Inspiration comes in many forms. It’s the quiet word of encouragement, it’s the oozing of well dones and then it’s the great people who motivate us. Mandela Day is an opportunity to do a little bit of good. 67 minutes of good and it is fabulous to see how many people across the globe mark this occasion.

This year we found Mandela Day to be at a slightly inconvenient time. It was our little school’s first meeting of the term, there were boy haircuts and tuck and toiletries shops before the big boarding back-to-school happening and we just couldn’t do 67 minutes. I toyed with “the first meeting of term”. Could this be the 67 minutes? We were planning all our “doing-good” efforts but actually that would have been a cop-out.

Yes, we needed to do more. The litter in our area is a worry. This region is a space of outstanding beauty, there are majestic mountains, clear berg streams and indigenous forests. We need to work together to help keep it that way.

Litter doesn’t only make things look bad. Litter is unhygienic, it is the filth that gets into our drinking water and it is a hazard to all animals. Broken glass injures children and in time property values decrease and areas become “unsafe”. If we are to remain a tourist destination not only, is it paramount that we keep our region clean, but we do need to make sure tourist feel safe to travel. In South Africa with tourism being nearly the only growing industry, we need to focus on what will ensure its longevity.

One of the greatest challenges in rural areas is the disposal of waste. In the amaZizi community there is no regular waste disposal service offered. People have to make a plan. Much is recycled in the home. Cardboard and paper used to stoke fires for warmth but plastic and glass bottles seem to be an enormous issue.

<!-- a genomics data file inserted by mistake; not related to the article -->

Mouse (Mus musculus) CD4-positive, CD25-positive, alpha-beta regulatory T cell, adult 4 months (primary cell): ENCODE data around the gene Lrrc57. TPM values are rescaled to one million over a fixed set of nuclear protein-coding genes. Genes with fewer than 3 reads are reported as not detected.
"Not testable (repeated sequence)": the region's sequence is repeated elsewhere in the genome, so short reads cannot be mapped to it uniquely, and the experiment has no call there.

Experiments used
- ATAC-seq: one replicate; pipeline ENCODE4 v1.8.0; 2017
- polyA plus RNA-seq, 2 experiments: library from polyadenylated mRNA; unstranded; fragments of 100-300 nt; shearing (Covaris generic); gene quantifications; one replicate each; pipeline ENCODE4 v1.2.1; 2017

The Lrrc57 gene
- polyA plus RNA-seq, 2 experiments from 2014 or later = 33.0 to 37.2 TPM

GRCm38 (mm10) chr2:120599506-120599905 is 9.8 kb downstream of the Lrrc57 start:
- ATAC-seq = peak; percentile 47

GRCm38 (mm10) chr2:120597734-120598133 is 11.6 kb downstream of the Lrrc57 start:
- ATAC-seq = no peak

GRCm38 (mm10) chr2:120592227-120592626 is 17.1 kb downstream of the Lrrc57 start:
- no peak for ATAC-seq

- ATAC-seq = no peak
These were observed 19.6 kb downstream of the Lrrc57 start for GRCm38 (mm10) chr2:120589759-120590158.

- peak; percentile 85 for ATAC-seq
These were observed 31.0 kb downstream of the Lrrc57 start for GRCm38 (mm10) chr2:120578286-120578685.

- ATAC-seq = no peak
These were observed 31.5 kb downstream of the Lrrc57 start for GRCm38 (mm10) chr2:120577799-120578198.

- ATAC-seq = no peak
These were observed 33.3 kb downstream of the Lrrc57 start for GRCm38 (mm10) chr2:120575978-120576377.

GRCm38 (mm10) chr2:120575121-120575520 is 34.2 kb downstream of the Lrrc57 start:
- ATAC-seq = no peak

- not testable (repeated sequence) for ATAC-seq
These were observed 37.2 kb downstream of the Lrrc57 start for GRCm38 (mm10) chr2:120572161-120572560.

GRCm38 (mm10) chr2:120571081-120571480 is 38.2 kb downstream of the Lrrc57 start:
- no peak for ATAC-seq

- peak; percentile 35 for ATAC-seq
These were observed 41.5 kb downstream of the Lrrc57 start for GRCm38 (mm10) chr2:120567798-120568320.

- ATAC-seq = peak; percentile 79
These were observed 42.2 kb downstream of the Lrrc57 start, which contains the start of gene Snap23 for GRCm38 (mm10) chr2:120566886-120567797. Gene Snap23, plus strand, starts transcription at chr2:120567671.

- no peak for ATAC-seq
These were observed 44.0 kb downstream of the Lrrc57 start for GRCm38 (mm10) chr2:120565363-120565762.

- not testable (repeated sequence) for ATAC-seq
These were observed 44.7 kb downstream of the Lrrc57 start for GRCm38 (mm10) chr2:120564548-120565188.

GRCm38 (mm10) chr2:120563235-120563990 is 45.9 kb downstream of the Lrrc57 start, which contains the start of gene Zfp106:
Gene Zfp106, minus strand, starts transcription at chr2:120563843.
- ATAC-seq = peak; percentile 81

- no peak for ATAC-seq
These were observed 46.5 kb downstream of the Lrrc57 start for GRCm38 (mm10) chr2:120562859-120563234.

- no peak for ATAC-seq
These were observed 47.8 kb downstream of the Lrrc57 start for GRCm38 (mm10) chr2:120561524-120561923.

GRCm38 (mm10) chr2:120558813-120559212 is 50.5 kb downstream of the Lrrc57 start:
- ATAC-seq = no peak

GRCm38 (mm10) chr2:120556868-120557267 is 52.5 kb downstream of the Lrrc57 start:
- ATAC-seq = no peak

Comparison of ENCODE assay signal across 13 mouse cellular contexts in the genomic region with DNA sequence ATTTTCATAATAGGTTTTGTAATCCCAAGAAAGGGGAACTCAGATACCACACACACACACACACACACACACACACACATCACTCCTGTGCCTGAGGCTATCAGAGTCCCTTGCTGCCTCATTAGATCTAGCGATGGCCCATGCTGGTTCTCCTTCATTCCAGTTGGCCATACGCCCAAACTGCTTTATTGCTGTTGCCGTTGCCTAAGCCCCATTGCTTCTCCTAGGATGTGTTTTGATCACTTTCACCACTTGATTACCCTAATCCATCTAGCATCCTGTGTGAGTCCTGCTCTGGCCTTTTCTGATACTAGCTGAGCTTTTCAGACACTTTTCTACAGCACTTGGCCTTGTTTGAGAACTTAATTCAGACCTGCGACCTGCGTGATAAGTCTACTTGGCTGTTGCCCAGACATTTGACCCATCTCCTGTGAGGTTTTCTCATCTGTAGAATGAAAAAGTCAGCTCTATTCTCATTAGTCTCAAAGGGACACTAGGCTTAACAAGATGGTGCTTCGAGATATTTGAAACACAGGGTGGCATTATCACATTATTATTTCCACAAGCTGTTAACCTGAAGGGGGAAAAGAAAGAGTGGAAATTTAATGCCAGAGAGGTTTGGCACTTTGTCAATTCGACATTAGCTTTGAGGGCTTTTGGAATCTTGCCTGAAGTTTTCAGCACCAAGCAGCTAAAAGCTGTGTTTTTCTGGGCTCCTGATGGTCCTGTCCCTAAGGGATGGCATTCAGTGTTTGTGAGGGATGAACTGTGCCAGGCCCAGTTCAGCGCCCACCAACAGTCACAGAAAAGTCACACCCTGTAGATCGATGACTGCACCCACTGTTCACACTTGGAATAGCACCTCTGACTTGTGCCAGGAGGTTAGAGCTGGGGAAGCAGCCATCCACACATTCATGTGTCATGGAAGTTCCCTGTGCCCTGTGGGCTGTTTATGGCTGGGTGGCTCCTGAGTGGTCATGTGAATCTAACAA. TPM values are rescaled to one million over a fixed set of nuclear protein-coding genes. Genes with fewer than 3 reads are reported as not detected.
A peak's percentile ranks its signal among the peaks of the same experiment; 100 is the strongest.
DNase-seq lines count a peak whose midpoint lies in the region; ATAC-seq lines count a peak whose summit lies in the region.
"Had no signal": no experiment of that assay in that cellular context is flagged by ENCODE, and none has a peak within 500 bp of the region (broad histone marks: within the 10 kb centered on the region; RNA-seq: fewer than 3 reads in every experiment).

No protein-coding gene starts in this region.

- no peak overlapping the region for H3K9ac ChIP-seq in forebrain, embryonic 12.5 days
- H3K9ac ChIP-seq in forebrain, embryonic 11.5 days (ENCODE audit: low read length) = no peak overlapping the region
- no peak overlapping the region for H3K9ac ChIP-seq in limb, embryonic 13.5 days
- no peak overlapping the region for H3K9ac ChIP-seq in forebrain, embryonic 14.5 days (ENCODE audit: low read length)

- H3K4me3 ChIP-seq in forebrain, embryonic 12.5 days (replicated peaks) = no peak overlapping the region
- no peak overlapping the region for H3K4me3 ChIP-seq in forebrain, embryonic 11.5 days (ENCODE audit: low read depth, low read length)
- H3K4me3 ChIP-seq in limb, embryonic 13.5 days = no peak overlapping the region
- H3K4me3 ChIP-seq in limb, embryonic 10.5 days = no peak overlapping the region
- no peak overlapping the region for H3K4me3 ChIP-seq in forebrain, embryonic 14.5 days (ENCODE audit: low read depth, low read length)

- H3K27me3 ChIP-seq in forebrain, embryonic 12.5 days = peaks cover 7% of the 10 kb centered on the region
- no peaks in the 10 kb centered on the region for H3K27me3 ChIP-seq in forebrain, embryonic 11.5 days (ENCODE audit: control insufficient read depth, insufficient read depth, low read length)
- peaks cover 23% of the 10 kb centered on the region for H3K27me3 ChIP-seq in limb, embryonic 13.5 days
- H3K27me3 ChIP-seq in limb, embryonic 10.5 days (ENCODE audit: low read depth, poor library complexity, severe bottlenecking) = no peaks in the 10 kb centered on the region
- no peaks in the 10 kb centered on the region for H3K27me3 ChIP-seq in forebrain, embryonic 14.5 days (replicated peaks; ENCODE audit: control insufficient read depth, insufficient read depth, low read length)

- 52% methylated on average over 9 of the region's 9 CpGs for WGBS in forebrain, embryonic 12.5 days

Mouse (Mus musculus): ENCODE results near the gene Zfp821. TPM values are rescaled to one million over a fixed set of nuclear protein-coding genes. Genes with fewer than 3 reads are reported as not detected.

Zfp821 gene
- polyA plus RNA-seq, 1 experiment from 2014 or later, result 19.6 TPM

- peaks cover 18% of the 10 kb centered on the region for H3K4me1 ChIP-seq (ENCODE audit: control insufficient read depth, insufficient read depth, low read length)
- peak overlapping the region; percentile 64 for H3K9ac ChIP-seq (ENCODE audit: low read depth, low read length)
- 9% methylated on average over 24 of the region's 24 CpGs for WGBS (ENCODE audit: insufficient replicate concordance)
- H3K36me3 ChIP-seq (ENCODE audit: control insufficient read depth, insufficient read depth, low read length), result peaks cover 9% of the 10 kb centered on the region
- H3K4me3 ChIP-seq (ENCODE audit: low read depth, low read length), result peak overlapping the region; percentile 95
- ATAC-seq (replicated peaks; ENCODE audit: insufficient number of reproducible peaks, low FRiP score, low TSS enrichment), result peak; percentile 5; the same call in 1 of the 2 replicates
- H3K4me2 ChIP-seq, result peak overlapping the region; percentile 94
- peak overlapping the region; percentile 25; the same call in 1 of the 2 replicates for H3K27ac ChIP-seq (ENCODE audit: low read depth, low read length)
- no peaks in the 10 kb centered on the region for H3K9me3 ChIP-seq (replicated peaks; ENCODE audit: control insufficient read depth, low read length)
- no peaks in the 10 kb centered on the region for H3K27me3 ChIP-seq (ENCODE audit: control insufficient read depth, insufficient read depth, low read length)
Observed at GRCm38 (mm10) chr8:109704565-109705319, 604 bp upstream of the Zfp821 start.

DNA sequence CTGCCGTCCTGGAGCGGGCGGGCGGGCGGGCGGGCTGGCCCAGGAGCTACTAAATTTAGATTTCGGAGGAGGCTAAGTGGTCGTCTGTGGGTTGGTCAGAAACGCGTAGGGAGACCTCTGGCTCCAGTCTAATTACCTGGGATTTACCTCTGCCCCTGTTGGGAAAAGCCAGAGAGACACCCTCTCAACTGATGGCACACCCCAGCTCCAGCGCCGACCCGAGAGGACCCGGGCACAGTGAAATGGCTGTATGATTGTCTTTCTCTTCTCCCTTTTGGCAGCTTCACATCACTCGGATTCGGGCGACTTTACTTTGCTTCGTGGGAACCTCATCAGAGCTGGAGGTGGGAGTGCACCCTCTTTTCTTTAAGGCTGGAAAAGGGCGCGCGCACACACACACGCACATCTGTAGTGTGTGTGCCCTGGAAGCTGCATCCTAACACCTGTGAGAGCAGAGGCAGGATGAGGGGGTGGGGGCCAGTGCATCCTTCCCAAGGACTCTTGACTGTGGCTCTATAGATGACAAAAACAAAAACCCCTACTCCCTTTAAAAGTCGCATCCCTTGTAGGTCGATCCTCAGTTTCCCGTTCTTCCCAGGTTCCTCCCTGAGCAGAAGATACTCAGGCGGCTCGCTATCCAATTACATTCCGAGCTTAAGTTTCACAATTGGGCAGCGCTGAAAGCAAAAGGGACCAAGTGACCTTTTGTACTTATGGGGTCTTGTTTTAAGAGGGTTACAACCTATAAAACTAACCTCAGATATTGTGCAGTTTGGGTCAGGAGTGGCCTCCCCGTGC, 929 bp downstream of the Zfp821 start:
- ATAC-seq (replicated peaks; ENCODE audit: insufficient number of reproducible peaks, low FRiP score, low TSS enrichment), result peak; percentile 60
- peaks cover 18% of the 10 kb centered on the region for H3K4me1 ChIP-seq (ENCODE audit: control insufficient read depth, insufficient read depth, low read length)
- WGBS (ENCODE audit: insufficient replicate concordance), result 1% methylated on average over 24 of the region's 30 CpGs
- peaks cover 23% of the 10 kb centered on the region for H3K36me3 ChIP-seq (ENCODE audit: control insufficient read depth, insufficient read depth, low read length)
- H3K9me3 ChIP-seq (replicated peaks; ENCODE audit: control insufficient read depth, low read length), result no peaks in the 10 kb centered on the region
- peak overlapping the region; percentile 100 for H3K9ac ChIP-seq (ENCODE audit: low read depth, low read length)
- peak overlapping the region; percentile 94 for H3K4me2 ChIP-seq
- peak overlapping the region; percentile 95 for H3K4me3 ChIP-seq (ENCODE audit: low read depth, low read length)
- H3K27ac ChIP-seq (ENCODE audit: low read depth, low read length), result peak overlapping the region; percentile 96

So, we messaged our greater community of businesses, friends, farmers and schools and we set out on Wednesday to make a small dent in an enormous problem. There must have been more than 100 of us working in different spaces, picking and cleaning. Two large trucks, loaded to the hilt, went through to the Bergville dump. The teamwork was inspiring.

What is always a bit of a disappointment is to see that it was merely a dent. There is much more to do. How do we continue? Throw our hands up and give up? Do we challenge the consumer companies because the vast majority of bottles we picked up were Heineken and Savannah? And, what about nappies? Part of all of our efforts should be about responsible trade. We have this in tourism, what about big business? Particularly in rural spaces? Bottles are delivered freely. When the crates are picked up, can the bottles please go too? Every shebeen and shop battles to dispose of their waste. Collectively, we need to address the issue.

We hope that in time, through more education initiatives and by encouraging the children we will see more positive change. Our municipality has skips which they will bring into the area and we are grateful for their help too. Small steps.

At the end of the day it is 67 minutes to start, it is a day dedicated to making a difference but it is a lifetime that we are called to work for the prosperity of many. Do those little bits of good. It seems insurmountable but imagine if we transformed our worlds.

2 thoughts on “67 minutes

  1. The task is a mammoth one! But together bit by bit if we all play our part, we can all make a difference

    1. Many thanks, Helen.
      Indeed. If we all do a little, the change can be significant.
      With best wishes,
      Megan

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